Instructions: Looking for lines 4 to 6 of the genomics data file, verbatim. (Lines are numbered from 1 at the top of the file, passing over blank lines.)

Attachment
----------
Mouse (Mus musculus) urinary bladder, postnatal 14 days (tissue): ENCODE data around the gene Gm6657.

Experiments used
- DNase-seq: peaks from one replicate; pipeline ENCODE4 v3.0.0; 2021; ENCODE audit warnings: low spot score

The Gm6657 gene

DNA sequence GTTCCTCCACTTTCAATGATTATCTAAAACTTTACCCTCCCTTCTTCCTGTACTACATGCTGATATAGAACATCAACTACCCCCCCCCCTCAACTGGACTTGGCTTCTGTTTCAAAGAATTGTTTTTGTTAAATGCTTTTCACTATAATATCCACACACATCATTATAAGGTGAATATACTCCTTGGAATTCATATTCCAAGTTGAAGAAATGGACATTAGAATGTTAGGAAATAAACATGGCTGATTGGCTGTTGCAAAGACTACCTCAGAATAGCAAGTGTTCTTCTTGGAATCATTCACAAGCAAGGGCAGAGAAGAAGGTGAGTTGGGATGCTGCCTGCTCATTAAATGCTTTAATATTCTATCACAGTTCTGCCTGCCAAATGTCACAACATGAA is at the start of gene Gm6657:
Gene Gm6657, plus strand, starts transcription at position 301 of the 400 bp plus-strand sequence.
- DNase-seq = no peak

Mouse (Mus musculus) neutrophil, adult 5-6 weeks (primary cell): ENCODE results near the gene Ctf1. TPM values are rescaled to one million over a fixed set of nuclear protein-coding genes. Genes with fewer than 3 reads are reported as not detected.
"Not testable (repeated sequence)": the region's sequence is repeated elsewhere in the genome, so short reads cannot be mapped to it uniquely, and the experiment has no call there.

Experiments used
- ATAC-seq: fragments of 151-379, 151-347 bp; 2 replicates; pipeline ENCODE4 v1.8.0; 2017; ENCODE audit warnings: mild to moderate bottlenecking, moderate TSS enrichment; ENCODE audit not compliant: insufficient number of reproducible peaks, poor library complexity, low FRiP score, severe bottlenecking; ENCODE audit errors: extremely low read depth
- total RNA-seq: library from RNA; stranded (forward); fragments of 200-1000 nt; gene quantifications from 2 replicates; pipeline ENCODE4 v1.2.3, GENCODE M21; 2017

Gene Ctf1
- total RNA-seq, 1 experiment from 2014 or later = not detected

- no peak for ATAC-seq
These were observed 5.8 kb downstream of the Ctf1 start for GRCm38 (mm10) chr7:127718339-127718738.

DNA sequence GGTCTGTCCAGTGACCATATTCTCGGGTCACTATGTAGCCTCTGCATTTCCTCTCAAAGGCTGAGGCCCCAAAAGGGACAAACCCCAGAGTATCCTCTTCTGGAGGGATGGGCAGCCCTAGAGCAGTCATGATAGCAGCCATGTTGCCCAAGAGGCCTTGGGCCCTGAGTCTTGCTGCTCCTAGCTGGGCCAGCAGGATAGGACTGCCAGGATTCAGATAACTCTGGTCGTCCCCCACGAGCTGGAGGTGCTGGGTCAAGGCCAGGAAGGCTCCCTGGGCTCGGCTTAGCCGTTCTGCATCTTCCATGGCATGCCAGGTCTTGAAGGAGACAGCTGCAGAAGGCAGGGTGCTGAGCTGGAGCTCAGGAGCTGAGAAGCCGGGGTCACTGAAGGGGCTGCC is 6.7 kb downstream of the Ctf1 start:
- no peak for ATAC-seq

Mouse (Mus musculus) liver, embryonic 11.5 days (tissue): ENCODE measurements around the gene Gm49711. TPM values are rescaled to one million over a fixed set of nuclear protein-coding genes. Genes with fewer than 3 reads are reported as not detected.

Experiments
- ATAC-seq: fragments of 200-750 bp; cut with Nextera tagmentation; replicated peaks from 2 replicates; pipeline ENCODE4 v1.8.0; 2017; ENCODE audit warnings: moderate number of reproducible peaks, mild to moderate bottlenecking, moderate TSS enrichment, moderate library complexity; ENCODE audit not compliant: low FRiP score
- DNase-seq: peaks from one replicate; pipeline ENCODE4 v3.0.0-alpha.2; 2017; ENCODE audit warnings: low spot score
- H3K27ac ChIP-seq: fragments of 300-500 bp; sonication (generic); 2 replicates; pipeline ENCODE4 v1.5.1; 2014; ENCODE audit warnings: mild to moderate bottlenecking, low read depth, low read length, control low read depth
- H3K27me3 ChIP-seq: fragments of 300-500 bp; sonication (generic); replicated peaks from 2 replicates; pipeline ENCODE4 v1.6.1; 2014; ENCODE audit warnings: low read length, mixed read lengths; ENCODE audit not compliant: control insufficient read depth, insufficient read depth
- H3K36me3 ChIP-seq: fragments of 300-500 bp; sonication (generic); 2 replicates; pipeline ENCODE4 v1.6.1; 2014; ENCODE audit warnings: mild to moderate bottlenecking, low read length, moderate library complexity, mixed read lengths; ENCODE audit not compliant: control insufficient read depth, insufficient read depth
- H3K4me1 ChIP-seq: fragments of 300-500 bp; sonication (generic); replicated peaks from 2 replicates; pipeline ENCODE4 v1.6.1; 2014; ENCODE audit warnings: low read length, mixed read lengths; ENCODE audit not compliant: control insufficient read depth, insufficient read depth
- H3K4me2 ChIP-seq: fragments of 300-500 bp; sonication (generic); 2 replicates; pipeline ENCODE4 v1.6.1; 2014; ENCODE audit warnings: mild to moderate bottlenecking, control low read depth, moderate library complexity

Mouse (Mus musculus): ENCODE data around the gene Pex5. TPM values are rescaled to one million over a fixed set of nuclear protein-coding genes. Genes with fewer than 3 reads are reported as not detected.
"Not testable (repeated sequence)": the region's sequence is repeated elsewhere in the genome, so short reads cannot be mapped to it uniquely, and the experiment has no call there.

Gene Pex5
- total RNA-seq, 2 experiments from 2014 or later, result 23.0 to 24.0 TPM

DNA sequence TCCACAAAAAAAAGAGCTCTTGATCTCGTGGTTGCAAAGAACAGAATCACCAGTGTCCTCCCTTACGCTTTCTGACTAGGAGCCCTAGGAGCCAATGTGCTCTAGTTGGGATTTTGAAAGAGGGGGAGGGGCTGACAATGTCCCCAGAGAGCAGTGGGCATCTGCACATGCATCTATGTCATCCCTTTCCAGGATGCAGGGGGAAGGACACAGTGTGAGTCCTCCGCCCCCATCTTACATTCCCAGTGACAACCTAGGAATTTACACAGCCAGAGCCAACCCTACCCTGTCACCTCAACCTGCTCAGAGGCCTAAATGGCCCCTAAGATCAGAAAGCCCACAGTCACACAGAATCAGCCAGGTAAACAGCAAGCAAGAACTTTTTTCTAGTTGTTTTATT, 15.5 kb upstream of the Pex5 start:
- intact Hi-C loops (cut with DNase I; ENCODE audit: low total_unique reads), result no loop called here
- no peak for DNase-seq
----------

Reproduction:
The Gm6657 gene

DNA sequence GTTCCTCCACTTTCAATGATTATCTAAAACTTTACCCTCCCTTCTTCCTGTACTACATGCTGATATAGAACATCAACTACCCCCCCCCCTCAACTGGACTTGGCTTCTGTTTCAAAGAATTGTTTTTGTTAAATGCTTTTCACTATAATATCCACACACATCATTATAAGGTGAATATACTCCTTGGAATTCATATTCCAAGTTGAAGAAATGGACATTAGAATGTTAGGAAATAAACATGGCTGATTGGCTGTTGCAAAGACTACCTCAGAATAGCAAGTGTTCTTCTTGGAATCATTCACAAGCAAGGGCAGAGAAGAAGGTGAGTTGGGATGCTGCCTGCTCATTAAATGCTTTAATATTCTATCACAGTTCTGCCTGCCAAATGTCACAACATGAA is at the start of gene Gm6657:
Gene Gm6657, plus strand, starts transcription at position 301 of the 400 bp plus-strand sequence.